Unedited conversations between artist in a productive critique discovering thesis and processes behind the work.
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Conversation between Galen Bradley and Olivia Ramos.
BRADLEY: hey I'm ready when you are
RAMOS: Hi Galen
So happy to be in a conversation with you.
It's been so long.
It's been a while!
How are you doing?
I am well - how about you? How is grad school going?
It's a little stressful because I am about to install my work for the thesis show, which opens on Friday.
Does that mean you are graduating?
How was your experience overall?
It's hard to unpack since I am still in the thick of it. Two years is a very short and condensed time to be engaged in an academic setting.
A lot has shifted.
You basically go to grad school to get a bunch of different voices, ones that you wouldn't hear if you were by yourself in the studio.
It's been a whirlwind.
And in what fundamental ways have you shifted.
Although it is super obvious in your work - at least from our last conversation in 2014.
Two major things happened: one was slowly coming to grips with the fact that painting is not like drawing with color... which is actually obvious.
But being forced to confront the materiality of paint was somehow a new consideration... and the focus on color.
In my final critique last year I was confronted with just how bad my color sense was, and how much stronger my drawing/printing skills were.
In comparison to my paintings.
I resented that gap and almost gave up on painting completely.
But i spent July in Maine painting from life on a farm
and removed all notion of content.
The content was provided for me in the landscape.
So i just focused on actually painting and color.
So you gave up the movie theme
In fact, it's still very present.
But i realized that film's influence is very deep seated in the way i perceive and process the world.
The POV of the camera is still present in much of my work. I sent you some examples that included vertical paintings, but most of my paintings use the horizontal format, usually with dimensions that evoke cinema screens.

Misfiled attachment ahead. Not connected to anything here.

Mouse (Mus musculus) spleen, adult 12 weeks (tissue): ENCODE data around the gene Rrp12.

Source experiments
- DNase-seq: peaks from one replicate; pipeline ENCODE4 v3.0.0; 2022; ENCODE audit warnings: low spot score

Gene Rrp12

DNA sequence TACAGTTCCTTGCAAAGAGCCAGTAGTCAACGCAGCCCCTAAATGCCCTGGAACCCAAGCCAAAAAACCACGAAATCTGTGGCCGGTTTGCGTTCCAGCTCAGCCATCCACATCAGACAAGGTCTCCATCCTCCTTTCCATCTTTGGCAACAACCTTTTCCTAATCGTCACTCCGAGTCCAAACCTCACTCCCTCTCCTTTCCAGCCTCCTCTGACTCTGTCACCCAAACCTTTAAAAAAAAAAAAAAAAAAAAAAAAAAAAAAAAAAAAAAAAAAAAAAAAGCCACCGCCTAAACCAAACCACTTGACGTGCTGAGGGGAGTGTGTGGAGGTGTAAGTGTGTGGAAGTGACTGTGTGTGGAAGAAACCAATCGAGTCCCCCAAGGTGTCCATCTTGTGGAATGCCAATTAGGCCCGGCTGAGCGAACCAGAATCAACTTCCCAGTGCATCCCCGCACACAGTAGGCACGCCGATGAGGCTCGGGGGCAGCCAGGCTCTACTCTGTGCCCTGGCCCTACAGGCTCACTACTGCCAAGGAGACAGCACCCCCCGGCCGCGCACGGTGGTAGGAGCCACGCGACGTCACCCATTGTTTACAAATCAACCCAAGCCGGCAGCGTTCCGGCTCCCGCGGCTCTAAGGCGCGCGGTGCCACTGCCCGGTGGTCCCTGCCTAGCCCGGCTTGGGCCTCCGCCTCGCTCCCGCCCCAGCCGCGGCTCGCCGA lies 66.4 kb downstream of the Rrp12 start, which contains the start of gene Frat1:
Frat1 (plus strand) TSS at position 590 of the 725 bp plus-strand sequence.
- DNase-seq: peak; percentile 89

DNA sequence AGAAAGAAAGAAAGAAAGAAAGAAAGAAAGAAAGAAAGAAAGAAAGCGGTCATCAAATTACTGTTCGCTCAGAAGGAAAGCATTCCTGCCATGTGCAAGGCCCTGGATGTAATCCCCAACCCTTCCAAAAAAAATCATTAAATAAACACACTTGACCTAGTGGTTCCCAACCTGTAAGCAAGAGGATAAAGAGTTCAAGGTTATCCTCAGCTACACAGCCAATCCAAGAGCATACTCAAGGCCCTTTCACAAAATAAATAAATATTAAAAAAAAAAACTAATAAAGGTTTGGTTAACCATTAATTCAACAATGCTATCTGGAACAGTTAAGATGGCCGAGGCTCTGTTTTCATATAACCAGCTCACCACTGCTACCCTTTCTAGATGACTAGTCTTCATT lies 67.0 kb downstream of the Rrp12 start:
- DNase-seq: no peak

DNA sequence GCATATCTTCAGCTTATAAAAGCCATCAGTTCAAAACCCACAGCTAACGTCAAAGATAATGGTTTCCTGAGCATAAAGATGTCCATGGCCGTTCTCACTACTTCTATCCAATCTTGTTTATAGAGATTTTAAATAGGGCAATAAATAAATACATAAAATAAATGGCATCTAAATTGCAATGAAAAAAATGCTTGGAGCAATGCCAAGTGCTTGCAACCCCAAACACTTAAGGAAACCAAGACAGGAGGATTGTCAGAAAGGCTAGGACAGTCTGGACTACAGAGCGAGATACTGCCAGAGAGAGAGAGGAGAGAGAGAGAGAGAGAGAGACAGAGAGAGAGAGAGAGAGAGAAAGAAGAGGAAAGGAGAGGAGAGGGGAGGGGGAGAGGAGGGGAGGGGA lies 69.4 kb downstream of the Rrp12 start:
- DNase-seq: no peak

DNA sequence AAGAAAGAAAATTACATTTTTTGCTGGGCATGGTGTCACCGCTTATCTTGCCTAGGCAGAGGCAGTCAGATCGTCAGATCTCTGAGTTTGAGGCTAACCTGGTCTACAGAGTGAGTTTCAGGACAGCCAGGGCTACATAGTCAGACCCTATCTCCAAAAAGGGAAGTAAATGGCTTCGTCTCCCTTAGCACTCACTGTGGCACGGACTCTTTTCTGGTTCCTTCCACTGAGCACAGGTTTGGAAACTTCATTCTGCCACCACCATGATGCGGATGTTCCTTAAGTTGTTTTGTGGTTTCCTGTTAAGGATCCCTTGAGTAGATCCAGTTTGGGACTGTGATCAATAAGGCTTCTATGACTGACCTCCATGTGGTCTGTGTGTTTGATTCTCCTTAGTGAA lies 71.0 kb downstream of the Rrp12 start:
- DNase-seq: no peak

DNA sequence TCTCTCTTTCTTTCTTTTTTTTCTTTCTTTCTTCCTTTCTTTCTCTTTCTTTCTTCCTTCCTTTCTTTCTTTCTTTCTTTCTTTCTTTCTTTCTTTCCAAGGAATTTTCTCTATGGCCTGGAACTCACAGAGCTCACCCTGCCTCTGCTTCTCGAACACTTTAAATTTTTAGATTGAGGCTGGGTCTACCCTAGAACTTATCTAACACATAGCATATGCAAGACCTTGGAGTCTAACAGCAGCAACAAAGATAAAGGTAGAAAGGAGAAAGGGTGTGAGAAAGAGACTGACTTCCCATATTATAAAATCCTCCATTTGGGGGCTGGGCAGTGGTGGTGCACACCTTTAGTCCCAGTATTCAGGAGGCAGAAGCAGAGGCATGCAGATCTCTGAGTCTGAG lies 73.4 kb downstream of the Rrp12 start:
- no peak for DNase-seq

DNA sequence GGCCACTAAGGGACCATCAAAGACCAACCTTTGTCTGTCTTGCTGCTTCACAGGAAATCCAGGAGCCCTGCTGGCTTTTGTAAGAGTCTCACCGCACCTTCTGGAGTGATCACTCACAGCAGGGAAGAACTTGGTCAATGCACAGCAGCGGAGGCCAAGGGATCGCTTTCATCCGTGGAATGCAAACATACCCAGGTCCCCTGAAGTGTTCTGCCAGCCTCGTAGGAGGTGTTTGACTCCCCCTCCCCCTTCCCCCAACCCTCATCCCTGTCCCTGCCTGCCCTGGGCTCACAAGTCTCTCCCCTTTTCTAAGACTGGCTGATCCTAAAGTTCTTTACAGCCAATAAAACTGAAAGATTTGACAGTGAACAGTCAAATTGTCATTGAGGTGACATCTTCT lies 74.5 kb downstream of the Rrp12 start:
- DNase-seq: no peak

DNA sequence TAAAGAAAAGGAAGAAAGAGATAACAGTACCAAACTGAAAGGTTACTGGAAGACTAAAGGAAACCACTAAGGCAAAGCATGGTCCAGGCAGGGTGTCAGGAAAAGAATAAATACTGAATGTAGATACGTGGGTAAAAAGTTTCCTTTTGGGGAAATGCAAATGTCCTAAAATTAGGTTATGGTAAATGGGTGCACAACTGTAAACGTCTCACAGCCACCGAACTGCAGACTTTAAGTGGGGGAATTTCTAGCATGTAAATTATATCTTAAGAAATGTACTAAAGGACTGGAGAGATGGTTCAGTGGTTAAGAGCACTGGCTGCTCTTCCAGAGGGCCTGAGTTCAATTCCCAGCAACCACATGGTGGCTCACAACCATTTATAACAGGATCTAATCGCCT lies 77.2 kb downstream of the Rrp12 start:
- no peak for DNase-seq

But now my work has more to do with presence, or "presentness".
I have this desire to be present, but if i engage with world as a camera, viewing the world like film, i become a non actor.
Painting has become that tangible thing in my life, proof that i have agency.
I like the way you are headed.
I'm not sure if the film foundation was holding you back.
But this idea of being present in the work is very powerful.
Yeah film as specific content was definitely getting in the way, or more that I was a really a frustrated filmmaker
but i had this realization that film had shaped me to essentially be a voyeur in my own life.
I felt this separation, i guess you could call it mediation
and that had to with mind feeling like a physical separate entity, and that i was staging things, framing them in the cinematic language I had internalized.
But in a way you were also isolating.
And perhaps missing out on the real experience of it.
Or not allowing yourself to feel it
It felt like i was missing out and i was very frustrated.
I wanted the "real" experience.., but i didn't know what that meant.
I've become obsessed with this failure.
I wondered if painting would somehow help.
Painting keeps you present, while you are in front of the canvas, but also with the subject. You are physically connecting to the subject, but still are removed.
It seems to mirror that failure of connection.
The painted thing is not the thing itself, and in the process of painting, you are still not actively engaged in the world.
It is one more barrier.
If that makes sense.
I'm not sure - the subject might not exist at all and you can be just as engaged.
It is really up to you.
It is you and the subject on your painting.
The film gets between you and your painting. And nothing should.
I'm not sure your connection with the world is as important as the connection between you and the painting.
Isolating from the world may or may not affect your painting.
But isolating from the painting itself .. not sure, that makes me uncomfortable for some reason.
I agree, and I would say that my time here has been trying to resolve that isolation from painting itself.
I've learned that the specific subject is not as crucial.
I'm curious why you are uncomfortable with it.
Well there are no rules so if you want to paint as if you were making film perhaps that can be successful.
And likewise there have been films that have been made like paintings I'm sure.. But there is something strange in the misappropriation. Something missing in each case.
There is a breath of depth one can reach with painting and unless you are fully engage whatever painting is, then there is a cap to how deep you can go. And maybe that's what makes me uncomfortable.
The practice is in the reconnecting back to as as much as possible.
I don't think it is possible to "stay" there.
But it is possible to be in it often enough to feel the difference.
And i would argue that anything can be a bubble.
This idea that "real life" is going to start after school is very inaccurate. In my opinion.
You'll go from one bubble to another. Until you realize that it's all the same thing. Like a treadmill. You are always on it.
haha yes i agree. It might not be any different than moving for a new job.
But school is artificial in the sense that life as a practicing artist will not be like this...no one will be knocking on your studio door.
Well, at leas potentially.
I disagree. People will knock on your door if you develop a practice of having people over.
And going over to other artist studios.
School is a template you can take with you.
Yes and it is your job to take that practice with you.